Coauthored by Lisa Lewis, gifted intellectual instructor at Lafayette Upper Elementary in Fredericksburg, VA, and Pitsco TAG member
As educators, we are the individuals who have a direct connection and responsibility to make STEM accessible to all students. We must be mindful to provide and empower all students with STEM opportunities.
As we reach out to encourage and nurture student gifts, it’s important to tell students that they really can do anything that they set their mind to doing if they believe in themselves and connect with the subject. We must also help normalize and encourage failure, bolstered with stories of famous individuals who have failed multiple of times before succeeding.
February is Black History Month. Pitsco TAG member Lisa Lewis is sharing with us how she recognizes and studies the history all month long (and beyond). Lisa Lewis is a gifted intellectual instructor at Lafayette Upper Elementary School and district STEM coordinator.
Black History Month in the Classroom
In my classroom, my students are encouraged to try new things and express learning in diverse ways using a platform of their choice. If students are an artist, they can draw to meet the standards; if they are writers, they can create books, poems, and blogs. In my classroom, we tinker and make, sometimes without an end in sight. We use opportunities to explore our environment from many points of view.
This year for Black History Month, we are connecting our learning by investigating a new famous pioneer each day this month and connecting the past to the present with a current STEM activity. Students will explore design challenges just as Elijah McCoy did, make tools to monitor the weather like June Bacon-Bercey did, understand the aerodynamics of flight like Bessie Coleman did, and investigate life-saving DNA as witnessed in the story of Henrietta Lacks.
Download the 28 days of STEM calendar here!
To get you started, try out these STEM activities related to famous Black people in your learning environment:
- Claudia Alexander | Make a NASA paper model.
- June Bacon-Bercey | Create a weather instrument using household items.
- Bessie Coleman | Make a paper airplane and add weights to different areas to test for speed and distance during flight.
- Henrietta Lacks | Learn how to extract DNA from strawberries.
- George Washington Carver | Learn about the history and process of peanuts.
- Madame C. J. Walker | Make your own invention! Download the worksheet here.
- George Franklin Grant | Create your own golf tee with injection molding.
Inspiration for All Students
We believe STEM is for all students. We strive to encourage and inspire students to learn about how STEM is part of everyday life and, even further, hopefully pursue STEM careers.
When students see themselves in STEM, they dream in STEM. Providing examples of various pioneers who could appeal to them provides greater opportunities to connect and apply the examples to their own lives.
STEM stories are a fun and engaging way to introduce STEM pioneers to your students. For this month in particular, check out these books that highlight African Americans who have paved the way for others:
- This Jazz Man by Karen Ehrhardt
This book gives a tribute to African American jazz giants. Dance and sing with muscians like Charlie Parker, Louis Armstrong, Duke Ellington, and Bill “Bojangles” Robinson.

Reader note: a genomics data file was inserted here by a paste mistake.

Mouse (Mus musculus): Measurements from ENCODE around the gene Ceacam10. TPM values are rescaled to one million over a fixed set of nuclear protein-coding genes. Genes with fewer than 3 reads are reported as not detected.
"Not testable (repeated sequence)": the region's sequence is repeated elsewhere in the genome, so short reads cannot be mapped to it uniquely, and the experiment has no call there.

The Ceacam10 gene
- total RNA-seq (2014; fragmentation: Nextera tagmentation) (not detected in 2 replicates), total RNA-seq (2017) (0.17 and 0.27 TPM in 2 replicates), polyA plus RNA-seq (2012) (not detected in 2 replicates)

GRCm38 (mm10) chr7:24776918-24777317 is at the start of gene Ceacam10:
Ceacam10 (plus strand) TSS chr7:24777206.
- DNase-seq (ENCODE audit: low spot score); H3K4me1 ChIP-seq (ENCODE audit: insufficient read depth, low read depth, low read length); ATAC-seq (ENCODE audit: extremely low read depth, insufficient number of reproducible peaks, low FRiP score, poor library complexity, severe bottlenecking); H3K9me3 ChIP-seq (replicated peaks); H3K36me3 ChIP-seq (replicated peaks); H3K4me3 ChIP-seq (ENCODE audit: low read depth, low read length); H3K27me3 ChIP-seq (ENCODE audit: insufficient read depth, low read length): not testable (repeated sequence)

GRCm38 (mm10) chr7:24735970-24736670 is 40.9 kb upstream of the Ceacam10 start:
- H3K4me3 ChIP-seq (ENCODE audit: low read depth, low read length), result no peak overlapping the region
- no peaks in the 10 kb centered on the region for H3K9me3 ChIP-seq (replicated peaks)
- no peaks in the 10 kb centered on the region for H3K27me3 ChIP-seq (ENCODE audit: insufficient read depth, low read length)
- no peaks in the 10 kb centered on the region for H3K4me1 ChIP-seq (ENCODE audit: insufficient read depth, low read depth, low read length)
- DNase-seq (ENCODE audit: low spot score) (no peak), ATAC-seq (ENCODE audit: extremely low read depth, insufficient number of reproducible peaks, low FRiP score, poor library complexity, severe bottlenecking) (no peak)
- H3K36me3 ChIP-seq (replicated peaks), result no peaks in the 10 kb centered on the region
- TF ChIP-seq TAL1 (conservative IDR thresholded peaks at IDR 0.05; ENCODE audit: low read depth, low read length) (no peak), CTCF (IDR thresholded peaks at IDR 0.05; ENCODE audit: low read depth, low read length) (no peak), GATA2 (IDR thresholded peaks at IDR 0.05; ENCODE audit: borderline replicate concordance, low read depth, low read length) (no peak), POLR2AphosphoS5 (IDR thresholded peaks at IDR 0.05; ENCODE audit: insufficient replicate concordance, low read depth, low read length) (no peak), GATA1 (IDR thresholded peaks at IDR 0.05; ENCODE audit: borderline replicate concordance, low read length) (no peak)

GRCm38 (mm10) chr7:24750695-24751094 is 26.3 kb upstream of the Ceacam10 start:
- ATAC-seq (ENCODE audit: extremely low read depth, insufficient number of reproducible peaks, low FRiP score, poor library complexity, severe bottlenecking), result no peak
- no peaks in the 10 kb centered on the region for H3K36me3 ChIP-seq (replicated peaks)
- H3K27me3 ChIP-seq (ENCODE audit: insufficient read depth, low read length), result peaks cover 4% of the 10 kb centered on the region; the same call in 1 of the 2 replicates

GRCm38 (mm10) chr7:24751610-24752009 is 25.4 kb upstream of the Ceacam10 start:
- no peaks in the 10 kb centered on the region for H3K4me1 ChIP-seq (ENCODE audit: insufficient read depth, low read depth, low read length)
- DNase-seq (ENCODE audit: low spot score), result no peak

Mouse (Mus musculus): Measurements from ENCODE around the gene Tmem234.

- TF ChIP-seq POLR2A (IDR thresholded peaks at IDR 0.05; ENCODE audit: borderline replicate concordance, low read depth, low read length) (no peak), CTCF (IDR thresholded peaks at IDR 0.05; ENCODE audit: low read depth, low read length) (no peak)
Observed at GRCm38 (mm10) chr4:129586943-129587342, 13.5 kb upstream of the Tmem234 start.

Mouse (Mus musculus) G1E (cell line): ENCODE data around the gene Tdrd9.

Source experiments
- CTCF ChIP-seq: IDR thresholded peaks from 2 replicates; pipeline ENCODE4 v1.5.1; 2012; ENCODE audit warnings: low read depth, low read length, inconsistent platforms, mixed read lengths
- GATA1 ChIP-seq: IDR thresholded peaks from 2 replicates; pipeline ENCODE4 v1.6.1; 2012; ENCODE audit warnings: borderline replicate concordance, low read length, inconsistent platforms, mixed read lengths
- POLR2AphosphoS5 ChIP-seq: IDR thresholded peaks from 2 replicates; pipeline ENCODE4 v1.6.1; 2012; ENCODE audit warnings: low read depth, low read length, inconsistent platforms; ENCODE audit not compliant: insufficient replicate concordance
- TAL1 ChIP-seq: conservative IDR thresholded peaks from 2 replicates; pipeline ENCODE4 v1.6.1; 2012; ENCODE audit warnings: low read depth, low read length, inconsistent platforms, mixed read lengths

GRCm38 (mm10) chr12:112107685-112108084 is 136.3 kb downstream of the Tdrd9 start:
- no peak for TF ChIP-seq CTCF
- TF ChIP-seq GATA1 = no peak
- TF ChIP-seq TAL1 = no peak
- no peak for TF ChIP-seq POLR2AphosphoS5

- I Am Rosa Parks by Brad Meltzer
Learn about Rosa Parks, who dared to stand up for herself and other African Americans, resulting in ending public bus segregation and launching the country’s civil rights movement.
- Hidden Figures by Margot Lee Shetterly
Read the story of four Black women whose hard work and perseverance advanced the space race.
- Teammates by Peter Golenbock
Go back to 1947, when Jackie Robinson was the first African American player in Major League Baseball.
- Mae Among the Stars by Roda Ahmed
Follow the inspirational story of Dr. Mae Jemison, the first African American woman in space, which highlights the impact of optimism and hard work.
- The Boy Who Harnessed the Wind by William Kamkwamba
The true story of a Malawian who built a windmill entirely from scratch to save his family and village from drought and famine.
- Counting on Katherine: How Katherine Johnson Saved Apollo 13 by Helaine Becker
The bold story of Katherine Johnson, an African American mathematician working for NASA, who made sure Apollo 13 returned safely home.
Computer science is also part of the STEM-for-all equation. We believe in teaching everyone to code.
Smart Buddies™, a coding solution released in 2019, is dedicated to helping students envision themselves in STEM careers and pursue the acquisition of STEM skills. Zara and Theo are two of the buddies students can get to know and learn with.
Zara is a computer genius who loves to help friends and family with any technology problem they might have. She also enjoys playing electric guitar in her band and practicing her tae kwon do moves. Though her friends and family think she’s amazingly talented, Zara can’t help but wonder if she’s as gifted as everyone else thinks.
Theo is passionate about helping others prepare for earthquakes and making the public aware of how dangerous they can be. He dreams of one day being a scientist so he can continue to help his community. His biggest obstacle is finding the resources to best prepare his town in the event of a natural disaster.
Looking for more activities? Check out our latest pins on Pinterest to help you celebrate Black History Month! Or, join a read aloud with books perfect for Black History Month!
We hope you are able to encourage, inspire, and teach students of all backgrounds about the importance of Black History Month. We’d love to know how you are celebrating. Comment below with activities or readings that you have planned this month!